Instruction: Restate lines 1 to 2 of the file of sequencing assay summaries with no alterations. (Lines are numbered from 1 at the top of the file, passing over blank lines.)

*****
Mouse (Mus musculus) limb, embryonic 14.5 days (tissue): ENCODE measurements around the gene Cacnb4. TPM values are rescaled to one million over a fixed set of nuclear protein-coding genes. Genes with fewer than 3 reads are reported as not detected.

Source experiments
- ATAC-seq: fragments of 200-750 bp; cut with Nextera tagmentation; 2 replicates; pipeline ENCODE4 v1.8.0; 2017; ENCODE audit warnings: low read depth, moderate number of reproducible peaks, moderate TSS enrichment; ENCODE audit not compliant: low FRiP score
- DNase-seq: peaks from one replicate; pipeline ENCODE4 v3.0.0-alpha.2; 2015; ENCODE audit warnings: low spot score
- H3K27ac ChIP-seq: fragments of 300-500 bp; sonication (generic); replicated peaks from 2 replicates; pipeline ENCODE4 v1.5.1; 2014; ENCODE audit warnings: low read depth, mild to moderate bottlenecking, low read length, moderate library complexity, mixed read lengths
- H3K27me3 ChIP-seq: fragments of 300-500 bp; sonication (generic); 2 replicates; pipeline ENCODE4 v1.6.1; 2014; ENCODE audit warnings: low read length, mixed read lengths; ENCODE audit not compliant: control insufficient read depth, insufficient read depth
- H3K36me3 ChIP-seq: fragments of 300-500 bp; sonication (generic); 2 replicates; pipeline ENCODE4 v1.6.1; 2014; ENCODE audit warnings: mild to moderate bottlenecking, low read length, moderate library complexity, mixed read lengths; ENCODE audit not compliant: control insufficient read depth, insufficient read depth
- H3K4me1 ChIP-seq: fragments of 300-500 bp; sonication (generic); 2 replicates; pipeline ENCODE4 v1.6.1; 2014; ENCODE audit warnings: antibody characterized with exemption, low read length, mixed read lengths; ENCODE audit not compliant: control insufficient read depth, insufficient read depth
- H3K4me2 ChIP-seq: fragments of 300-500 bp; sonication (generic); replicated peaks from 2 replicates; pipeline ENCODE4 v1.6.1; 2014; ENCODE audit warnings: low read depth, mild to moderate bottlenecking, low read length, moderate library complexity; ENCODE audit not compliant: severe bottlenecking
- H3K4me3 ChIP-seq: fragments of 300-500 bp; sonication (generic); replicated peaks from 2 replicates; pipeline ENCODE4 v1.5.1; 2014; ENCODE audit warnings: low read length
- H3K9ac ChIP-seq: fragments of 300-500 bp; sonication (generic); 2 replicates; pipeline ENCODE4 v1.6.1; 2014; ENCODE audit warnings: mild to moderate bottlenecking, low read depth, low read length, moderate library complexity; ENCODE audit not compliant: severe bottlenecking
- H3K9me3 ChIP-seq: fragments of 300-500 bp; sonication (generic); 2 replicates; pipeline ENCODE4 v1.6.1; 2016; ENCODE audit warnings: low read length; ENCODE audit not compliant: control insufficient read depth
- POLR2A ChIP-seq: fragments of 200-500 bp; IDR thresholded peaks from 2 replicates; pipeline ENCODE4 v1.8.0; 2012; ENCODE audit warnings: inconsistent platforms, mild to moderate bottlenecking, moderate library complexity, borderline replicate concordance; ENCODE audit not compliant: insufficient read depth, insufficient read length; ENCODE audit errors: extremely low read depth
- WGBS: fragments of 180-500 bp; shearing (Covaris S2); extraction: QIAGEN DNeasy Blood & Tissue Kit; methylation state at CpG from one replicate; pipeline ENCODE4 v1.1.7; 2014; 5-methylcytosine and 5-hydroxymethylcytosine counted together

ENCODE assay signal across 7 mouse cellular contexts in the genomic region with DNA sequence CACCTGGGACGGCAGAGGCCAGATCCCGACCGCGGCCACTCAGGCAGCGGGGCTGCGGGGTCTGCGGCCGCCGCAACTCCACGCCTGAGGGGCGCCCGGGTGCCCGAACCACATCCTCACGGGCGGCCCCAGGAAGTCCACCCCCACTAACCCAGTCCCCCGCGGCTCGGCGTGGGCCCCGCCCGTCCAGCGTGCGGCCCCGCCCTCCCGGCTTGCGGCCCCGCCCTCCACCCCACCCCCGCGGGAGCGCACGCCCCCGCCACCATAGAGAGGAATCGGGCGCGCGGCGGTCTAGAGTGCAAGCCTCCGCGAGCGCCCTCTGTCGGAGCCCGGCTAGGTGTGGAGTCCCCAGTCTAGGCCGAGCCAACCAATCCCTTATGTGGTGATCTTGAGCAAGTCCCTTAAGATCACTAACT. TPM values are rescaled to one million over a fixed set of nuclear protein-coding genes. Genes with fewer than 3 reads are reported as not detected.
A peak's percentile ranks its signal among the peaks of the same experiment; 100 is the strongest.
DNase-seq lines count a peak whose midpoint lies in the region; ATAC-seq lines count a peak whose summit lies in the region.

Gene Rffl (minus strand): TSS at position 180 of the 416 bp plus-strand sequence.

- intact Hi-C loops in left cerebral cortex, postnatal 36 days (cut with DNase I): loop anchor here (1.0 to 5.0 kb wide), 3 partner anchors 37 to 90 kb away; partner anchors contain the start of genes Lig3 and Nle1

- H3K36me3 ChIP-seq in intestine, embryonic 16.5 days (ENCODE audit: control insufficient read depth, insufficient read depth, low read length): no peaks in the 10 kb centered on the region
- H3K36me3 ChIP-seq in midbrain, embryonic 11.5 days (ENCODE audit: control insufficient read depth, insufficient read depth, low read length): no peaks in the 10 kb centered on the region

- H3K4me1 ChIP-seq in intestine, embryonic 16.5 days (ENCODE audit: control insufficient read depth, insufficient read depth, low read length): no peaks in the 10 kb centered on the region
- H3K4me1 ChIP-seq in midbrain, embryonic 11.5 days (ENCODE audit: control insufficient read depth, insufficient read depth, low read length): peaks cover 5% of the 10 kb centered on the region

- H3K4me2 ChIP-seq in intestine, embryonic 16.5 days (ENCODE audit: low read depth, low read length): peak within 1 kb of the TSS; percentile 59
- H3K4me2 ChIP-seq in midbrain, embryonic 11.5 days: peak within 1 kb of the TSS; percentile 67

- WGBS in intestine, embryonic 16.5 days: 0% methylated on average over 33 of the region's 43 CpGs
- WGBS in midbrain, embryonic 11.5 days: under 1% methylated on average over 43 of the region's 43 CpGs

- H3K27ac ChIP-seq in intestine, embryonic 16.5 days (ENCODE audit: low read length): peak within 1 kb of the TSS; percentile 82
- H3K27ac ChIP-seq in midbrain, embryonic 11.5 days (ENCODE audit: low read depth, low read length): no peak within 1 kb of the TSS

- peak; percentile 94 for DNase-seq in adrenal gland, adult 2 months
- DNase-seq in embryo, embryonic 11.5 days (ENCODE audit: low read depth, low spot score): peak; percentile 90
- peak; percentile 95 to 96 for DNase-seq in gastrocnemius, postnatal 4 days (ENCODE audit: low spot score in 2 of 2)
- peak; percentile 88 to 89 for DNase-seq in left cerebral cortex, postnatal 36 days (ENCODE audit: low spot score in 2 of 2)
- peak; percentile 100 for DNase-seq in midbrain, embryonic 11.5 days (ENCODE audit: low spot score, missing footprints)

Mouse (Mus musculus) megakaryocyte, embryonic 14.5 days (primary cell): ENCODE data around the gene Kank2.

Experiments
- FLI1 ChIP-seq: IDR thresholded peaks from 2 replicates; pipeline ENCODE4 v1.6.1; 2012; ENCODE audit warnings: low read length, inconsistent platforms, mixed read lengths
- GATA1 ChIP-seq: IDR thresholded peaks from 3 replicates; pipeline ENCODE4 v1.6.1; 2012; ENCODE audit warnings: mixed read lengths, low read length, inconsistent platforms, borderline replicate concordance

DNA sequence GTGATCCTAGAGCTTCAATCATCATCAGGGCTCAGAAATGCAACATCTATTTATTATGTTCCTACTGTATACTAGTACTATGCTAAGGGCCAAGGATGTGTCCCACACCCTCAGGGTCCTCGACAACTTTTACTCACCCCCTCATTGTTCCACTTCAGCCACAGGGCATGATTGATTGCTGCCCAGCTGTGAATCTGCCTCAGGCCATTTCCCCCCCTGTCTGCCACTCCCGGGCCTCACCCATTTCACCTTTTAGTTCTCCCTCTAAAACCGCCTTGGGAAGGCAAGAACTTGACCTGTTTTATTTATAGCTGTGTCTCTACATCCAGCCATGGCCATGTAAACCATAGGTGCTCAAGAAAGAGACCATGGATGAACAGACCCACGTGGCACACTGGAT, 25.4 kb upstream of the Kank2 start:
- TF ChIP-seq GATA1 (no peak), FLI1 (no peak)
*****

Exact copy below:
Mouse (Mus musculus) limb, embryonic 14.5 days (tissue): ENCODE measurements around the gene Cacnb4. TPM values are rescaled to one million over a fixed set of nuclear protein-coding genes. Genes with fewer than 3 reads are reported as not detected.

Source experiments